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Global Challenges Visiting Expert Seminar Series - Dr Paul Balcombe

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Brunel University London

Eastern Gateway 003

London

UB8 3PH

United Kingdom

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Global methane emissions from natural gas supply chains: how to tackle the super emitters

CO2 emissions from natural gas are lower than other fossil fuels, but methane emissions from the supply chain reduce this climate benefit and are highly variable across different regions and supply chain stages. Additionally, the appearance of super emitters in every stage of the supply chain skews the distribution significantly. Methane is a very potent but short-lived greenhouse gas, where Global Warming Potentials are typically used to compare gases with ‘CO2 equivalences’, but there is growing acknowledgment of their limitations and a desire to use other metrics and time horizons. Research at the Methane and Environment Programme, Sustainable Gas Institute at Imperial College London, examines the effect of the variability of methane emissions and the use of different climate metrics, and time horizons, on the potential contribution of natural gas to governmental decarbonisation pathways. The research develops a technology-rich probabilistic emissions model and conducts life cycle assessments of different supply chains and end-uses. We assess the benefits of using different climate metrics, such as the global temperature change potential (GTP), as well as other timeframes, for different industrial, governmental and academic applications. Results from the probabilistic assessment shows extremely heavily skewed emissions: estimates vary by a factor of 100 across metrics, gas fields and supply chain routes. The role of natural gas in decarbonisation pathways must be managed extremely carefully to avoid unintended consequences of increased supply chain methane emissions. Given the short-lived nature of atmospheric methane, the timing of natural gas production (and emissions) is a key consideration in energy transitions and minimising peak temperatures.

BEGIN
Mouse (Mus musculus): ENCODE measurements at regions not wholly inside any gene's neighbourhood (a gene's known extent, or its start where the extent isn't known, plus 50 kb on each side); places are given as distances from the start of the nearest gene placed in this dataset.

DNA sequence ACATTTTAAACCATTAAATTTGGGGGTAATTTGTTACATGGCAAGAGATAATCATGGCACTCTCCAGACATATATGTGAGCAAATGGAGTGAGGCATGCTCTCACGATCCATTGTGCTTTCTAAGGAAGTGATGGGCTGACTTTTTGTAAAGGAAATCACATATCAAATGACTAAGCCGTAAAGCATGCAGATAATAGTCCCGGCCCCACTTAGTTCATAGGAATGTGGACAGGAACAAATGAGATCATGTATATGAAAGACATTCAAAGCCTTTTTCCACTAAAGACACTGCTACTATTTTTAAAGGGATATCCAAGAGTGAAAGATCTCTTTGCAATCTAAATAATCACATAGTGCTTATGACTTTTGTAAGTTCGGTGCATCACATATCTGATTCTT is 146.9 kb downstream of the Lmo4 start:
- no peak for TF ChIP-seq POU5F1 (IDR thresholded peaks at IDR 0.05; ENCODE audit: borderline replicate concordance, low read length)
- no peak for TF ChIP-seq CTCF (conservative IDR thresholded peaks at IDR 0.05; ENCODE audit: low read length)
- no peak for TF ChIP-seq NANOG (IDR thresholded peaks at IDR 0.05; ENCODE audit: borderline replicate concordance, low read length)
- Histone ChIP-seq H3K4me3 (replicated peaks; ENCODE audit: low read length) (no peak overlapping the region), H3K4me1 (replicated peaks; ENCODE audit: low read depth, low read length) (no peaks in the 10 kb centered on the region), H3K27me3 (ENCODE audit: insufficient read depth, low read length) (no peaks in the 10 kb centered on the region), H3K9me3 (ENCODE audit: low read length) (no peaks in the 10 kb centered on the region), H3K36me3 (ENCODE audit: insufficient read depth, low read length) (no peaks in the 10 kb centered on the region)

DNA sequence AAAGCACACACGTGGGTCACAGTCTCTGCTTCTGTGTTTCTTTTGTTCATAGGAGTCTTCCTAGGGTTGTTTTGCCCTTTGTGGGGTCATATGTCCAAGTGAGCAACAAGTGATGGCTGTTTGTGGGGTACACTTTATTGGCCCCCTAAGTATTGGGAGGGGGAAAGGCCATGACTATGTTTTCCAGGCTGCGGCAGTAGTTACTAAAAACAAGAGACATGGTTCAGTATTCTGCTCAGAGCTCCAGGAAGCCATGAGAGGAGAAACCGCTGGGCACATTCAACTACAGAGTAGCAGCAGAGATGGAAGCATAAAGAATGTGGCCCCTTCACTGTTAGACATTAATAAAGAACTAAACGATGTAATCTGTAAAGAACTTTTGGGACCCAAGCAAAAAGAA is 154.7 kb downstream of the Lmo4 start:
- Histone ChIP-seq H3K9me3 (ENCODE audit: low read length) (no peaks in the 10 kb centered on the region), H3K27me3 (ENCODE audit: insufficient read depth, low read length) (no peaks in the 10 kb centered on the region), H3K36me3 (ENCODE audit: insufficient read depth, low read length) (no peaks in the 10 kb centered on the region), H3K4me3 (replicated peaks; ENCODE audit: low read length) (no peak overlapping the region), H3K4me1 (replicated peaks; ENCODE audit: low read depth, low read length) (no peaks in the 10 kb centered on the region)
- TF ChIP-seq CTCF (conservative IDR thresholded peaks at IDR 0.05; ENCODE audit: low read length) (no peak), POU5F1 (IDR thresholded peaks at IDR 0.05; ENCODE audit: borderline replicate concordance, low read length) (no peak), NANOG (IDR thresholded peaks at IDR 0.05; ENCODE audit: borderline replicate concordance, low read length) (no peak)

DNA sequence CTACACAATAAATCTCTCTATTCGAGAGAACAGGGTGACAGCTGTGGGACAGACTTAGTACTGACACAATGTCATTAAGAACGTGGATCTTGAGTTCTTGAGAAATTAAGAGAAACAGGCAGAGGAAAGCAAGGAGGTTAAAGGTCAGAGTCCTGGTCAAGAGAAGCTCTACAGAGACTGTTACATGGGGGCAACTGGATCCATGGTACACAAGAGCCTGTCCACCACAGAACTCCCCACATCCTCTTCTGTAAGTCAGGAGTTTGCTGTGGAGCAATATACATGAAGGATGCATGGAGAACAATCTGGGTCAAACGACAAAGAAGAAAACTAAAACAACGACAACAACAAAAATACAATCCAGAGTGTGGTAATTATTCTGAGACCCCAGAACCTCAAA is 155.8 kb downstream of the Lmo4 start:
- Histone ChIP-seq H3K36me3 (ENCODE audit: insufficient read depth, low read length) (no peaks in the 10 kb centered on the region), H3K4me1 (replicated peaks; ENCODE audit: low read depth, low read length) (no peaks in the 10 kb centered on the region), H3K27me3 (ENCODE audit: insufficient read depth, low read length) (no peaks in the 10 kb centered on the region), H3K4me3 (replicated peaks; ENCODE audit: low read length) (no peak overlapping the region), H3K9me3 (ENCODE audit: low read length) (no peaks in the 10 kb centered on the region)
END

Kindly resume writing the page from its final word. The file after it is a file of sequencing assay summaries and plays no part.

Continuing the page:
Dr Paul Balcombe
is currently a Research Fellow at the Sustainable Gas Institute, leading the Methane and Environment Programme at Imperial College London. Their research investigates the environmental and economic impacts associated with the natural gas supply chain and determining pathways to reduce these impacts.

Paul moved to the Sustainable Gas Institute from Manchester, where he achieved a first class degree in Chemical Engineering (MEng 2002 – 2006), attained chartered engineer status from his time in industry (2006 – 2010) and then completed his PhD (2010 – 2014). Using environmental life cycle analysis, process simulation and behavioural economic theory, his multi-disciplinary PhD was about how small-scale renewable energy technologies could contribute to meeting UK climate change and energy security targets.

Paul’s research interests involve the environmental, economic and technical assessments of energy industry to answer a number of key questions: how can we decarbonise our energy use whilst maintaining living standards; what role should fossil fuels have in decarbonisation targets; and how can energy policy help us to do this most effectively?

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Brunel University London

Eastern Gateway 003

London

UB8 3PH

United Kingdom

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